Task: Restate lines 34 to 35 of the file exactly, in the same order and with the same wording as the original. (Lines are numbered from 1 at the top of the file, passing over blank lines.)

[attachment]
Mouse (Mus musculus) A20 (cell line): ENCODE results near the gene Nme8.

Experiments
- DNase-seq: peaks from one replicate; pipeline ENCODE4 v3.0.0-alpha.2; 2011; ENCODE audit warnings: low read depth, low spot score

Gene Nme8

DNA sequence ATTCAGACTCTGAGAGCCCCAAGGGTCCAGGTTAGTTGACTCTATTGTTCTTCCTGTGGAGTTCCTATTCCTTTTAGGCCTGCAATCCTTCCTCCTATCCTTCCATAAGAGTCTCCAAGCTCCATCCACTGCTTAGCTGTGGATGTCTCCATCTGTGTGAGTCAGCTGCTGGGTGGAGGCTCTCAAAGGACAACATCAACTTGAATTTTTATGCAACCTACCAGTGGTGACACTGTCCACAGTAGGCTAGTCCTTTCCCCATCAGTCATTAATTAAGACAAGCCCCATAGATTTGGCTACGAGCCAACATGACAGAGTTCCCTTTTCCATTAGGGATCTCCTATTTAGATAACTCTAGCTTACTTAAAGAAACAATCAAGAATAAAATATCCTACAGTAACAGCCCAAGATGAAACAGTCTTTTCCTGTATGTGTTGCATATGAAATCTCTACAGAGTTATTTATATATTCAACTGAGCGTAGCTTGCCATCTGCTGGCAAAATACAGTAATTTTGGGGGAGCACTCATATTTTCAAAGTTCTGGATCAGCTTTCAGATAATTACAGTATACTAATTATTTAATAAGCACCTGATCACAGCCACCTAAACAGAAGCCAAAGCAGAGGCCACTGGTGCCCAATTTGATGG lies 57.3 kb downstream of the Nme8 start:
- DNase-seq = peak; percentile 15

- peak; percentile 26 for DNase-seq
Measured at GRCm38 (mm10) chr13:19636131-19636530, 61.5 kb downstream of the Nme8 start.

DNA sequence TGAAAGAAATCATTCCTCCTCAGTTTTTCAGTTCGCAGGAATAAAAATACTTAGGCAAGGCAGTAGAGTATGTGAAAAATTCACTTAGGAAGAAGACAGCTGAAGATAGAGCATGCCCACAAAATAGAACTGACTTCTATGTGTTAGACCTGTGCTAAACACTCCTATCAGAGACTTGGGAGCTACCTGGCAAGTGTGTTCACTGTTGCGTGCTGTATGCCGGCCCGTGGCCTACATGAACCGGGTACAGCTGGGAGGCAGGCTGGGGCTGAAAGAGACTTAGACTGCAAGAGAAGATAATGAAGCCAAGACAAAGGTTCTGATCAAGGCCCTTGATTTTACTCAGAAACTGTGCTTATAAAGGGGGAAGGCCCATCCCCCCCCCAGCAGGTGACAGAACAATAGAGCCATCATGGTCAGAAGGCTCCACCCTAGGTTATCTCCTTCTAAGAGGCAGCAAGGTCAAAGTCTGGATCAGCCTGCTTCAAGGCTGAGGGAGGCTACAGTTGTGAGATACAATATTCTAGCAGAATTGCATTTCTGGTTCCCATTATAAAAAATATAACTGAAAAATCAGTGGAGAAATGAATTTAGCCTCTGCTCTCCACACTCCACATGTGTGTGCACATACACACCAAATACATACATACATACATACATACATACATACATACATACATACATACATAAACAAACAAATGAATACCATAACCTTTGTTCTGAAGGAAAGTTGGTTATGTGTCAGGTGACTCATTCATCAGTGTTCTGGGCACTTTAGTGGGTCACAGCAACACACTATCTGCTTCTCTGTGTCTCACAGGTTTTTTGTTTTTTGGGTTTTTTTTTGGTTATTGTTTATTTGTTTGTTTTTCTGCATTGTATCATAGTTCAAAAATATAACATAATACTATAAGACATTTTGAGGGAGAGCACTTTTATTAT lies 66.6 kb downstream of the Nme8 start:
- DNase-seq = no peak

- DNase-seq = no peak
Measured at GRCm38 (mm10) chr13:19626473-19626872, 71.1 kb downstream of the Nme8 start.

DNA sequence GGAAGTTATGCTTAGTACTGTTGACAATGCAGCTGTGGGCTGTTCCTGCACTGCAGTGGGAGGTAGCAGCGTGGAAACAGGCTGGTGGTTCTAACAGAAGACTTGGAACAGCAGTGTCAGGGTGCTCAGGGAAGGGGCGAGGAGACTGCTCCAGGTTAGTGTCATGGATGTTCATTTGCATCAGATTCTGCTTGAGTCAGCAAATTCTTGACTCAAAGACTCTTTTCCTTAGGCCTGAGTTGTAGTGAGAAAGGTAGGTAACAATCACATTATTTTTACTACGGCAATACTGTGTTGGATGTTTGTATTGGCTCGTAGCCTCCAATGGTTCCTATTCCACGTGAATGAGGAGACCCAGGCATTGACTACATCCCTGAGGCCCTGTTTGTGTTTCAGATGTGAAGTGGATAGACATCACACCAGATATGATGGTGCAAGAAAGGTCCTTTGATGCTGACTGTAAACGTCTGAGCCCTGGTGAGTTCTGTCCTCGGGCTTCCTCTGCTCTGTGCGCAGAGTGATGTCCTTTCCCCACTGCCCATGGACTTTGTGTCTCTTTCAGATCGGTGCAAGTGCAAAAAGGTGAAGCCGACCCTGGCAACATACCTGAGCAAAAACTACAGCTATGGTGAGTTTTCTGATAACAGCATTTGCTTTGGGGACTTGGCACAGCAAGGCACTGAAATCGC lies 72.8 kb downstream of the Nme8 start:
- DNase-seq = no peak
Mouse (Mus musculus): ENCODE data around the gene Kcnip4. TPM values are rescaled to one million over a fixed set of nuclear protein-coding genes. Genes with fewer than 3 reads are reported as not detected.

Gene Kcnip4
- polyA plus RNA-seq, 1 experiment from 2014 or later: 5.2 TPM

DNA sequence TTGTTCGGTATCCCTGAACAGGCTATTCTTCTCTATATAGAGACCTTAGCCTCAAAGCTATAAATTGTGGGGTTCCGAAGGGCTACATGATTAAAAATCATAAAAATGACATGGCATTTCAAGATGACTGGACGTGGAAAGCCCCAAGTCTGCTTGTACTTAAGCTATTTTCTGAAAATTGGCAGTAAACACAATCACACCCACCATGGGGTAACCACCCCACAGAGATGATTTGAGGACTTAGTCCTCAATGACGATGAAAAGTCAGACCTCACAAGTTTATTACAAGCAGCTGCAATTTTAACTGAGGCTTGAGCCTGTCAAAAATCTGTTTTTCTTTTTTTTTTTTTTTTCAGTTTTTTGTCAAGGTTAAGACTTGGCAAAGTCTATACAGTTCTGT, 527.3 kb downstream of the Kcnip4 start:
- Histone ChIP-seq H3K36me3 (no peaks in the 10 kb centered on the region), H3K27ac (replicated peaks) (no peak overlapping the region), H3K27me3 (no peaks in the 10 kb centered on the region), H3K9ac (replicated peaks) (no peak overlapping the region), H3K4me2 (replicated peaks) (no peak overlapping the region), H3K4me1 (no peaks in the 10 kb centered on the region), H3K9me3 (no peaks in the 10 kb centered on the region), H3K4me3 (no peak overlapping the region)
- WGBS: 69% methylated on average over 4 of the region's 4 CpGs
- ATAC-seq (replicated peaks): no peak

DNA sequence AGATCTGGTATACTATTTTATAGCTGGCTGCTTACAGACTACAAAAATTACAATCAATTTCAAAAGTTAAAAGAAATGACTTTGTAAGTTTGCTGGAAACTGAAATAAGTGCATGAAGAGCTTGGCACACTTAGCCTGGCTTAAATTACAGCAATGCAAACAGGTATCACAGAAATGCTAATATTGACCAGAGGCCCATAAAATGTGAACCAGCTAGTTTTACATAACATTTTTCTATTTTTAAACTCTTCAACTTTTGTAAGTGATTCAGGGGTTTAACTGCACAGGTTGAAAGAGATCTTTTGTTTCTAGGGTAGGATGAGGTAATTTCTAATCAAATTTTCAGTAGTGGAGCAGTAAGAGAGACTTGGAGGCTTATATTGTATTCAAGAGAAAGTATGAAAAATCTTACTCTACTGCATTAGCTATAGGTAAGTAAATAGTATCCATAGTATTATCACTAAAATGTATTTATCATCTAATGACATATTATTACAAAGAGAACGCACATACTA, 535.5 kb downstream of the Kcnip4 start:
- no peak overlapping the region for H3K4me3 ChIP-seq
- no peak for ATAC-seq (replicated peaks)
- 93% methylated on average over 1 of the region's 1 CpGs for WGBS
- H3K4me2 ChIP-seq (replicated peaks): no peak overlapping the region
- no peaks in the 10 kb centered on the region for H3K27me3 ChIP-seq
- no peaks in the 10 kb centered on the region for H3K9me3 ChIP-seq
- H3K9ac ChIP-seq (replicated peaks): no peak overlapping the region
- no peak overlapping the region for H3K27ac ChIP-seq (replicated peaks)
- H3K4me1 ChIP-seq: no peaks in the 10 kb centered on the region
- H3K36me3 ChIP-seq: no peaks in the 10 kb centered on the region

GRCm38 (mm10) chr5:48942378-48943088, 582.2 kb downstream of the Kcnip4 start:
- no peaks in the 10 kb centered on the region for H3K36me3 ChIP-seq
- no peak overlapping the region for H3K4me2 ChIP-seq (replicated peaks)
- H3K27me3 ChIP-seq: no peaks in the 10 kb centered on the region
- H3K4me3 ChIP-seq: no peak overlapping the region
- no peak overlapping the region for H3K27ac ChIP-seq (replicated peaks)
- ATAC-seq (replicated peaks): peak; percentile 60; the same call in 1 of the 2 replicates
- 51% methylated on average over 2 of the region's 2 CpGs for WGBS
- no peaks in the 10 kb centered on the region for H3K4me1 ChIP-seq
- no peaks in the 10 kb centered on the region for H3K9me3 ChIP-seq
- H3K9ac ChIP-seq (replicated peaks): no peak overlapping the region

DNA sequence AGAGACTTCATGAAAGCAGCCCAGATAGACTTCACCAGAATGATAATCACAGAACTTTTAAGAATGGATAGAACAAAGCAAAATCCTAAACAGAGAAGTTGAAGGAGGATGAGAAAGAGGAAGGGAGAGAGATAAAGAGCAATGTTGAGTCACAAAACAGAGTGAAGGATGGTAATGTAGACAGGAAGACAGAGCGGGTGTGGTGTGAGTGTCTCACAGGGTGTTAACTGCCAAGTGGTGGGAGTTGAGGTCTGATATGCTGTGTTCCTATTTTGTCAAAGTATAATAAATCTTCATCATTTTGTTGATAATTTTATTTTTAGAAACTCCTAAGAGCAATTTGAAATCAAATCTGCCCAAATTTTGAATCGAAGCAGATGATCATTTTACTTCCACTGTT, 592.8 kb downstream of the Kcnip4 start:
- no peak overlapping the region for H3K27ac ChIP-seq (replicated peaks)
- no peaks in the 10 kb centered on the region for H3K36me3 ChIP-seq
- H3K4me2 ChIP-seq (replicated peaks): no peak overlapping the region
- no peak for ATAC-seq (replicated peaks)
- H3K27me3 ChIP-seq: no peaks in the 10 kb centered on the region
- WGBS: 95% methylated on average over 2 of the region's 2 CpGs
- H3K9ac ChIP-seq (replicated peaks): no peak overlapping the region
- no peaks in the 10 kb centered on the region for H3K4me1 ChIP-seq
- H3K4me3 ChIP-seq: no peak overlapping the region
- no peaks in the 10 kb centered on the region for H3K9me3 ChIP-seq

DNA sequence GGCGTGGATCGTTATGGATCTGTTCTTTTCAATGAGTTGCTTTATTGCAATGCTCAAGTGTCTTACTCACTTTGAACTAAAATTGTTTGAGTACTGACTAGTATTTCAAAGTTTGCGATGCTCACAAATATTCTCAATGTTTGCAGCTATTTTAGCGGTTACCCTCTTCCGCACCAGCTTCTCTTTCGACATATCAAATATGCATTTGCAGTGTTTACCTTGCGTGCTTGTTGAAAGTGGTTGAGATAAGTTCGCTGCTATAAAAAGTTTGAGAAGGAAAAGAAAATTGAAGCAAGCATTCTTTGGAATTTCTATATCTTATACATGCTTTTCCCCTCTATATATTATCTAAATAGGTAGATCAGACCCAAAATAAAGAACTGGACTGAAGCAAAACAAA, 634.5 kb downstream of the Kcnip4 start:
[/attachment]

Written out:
- no peaks in the 10 kb centered on the region for H3K36me3 ChIP-seq
- no peak overlapping the region for H3K4me2 ChIP-seq (replicated peaks)